Update: SpaceX revealed Monday that Yusaku Maezawa, a 42-year-old Japanese tech entrepreneur, will be the first man to travel around the moon on its Big Falcon Rocket. The trip is planned for 2023, and Maezawa said he'd invite eight artists from around the world to join him.

Take out your checkbook--SpaceX is booking trips to the moon.

Elon Musk's space exploration company announced in a tweet on Thursday that it has signed "the world's first private passenger" to fly around the moon, though it did not provide a timetable. SpaceX said it plans to use its largest rocket--dubbed BFR, or "big Falcon rocket"--for the trip, which is still under development and might need a couple of years before it can make an initial test flight, The Wall Street Journal reports. More details about the mystery space tourist will be provided on Monday, SpaceX added. 

It is not the first time SpaceX has announced plans to send private citizens to space. In February last year, it claimed two people had "already paid a significant deposit to do a moon mission" in late 2018. The plan for lunar tourism was postponed until at least mid-2019 or longer, a spokesperson told WSJ in June. It's unclear if the person who will be revealed on Monday is one of them.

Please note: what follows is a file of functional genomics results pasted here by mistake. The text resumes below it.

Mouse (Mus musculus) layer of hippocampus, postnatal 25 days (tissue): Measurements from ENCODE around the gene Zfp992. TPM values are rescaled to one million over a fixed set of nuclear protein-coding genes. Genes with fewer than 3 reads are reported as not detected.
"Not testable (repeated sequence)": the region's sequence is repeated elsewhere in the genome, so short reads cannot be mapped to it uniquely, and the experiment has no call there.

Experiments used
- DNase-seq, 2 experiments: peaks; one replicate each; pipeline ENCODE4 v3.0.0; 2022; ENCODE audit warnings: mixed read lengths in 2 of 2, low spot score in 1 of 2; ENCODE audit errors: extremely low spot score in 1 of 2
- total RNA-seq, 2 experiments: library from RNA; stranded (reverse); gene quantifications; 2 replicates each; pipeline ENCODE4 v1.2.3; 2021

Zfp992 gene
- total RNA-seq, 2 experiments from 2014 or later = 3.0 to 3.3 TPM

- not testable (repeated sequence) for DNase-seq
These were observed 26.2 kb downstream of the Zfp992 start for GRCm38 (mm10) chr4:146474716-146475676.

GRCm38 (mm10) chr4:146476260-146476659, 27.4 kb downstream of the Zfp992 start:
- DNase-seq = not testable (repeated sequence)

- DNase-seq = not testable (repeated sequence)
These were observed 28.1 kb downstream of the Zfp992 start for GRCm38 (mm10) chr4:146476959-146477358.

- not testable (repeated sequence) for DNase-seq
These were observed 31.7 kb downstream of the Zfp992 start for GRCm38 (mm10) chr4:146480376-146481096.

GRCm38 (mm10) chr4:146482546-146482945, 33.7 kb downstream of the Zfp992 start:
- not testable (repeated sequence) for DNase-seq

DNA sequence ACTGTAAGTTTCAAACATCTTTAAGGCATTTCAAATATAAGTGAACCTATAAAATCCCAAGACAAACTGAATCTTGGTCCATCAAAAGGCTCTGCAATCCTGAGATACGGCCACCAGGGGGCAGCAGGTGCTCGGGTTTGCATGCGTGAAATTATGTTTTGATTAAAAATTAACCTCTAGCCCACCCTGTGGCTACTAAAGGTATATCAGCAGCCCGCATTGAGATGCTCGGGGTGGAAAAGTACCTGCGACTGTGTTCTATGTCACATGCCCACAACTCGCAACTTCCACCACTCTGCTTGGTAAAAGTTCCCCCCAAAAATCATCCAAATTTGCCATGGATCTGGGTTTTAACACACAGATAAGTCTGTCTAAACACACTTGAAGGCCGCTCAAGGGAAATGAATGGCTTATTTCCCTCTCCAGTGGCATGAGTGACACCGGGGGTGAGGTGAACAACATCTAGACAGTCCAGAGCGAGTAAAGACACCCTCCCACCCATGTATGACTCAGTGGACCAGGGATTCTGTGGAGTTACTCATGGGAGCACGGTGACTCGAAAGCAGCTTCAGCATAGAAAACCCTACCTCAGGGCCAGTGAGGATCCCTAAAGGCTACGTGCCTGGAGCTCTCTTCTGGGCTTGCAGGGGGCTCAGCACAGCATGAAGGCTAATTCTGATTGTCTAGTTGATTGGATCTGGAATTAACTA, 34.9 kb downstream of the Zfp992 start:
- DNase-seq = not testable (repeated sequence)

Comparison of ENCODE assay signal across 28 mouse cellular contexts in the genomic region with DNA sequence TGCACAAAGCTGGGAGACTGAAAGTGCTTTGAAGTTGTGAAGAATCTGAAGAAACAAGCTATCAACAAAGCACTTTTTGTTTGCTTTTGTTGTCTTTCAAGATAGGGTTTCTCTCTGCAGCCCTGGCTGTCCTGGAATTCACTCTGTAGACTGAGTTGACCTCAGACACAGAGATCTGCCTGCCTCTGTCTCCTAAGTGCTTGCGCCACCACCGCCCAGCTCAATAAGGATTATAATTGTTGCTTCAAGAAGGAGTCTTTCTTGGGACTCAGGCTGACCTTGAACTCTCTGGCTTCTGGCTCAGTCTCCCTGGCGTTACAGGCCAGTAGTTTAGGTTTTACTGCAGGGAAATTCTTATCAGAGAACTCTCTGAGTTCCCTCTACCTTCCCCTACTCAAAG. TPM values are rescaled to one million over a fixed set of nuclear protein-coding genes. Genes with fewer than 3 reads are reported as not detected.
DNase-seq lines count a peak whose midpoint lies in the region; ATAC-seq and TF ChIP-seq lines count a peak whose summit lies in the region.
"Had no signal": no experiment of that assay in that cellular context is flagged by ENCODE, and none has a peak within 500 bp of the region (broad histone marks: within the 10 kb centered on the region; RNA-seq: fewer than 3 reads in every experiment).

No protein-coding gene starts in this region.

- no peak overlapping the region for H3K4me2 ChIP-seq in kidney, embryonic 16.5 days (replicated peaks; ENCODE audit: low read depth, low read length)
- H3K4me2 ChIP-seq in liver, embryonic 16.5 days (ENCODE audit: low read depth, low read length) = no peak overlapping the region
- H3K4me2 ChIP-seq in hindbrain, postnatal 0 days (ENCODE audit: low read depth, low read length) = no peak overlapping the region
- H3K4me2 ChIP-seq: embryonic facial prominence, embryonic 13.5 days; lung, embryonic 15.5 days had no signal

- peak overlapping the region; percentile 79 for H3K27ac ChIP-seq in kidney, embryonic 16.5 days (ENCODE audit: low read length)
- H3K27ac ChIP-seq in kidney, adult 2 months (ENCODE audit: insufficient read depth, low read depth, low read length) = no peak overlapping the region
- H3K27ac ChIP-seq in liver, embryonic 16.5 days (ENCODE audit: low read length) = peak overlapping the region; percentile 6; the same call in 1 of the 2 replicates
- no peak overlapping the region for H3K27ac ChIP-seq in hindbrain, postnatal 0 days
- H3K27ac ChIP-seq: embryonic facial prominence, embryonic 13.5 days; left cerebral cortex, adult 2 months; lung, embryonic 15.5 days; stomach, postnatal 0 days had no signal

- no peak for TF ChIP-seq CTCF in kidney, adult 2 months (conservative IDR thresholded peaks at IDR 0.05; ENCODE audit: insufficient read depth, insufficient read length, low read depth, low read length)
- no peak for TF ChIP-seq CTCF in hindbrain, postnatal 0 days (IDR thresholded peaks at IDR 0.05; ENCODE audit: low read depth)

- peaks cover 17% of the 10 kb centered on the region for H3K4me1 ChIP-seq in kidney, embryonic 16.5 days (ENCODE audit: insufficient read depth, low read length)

The business of space tourism and exploration has been a breeding ground for entrepreneurs. Blue Origin, Jeff Bezos's space venture, has plans to start selling tickets for suborbital space trips in 2019, with tickets expected to cost more than $200,000. Sir Richard Branson, the daredevil founder behind Virgin Galactic, said in May his company was "two or three more flights" away from its first commercial suborbital trip. Virgin Galactic already has a long waiting list, with hundreds of paying customers spending $250,000 on a ticket.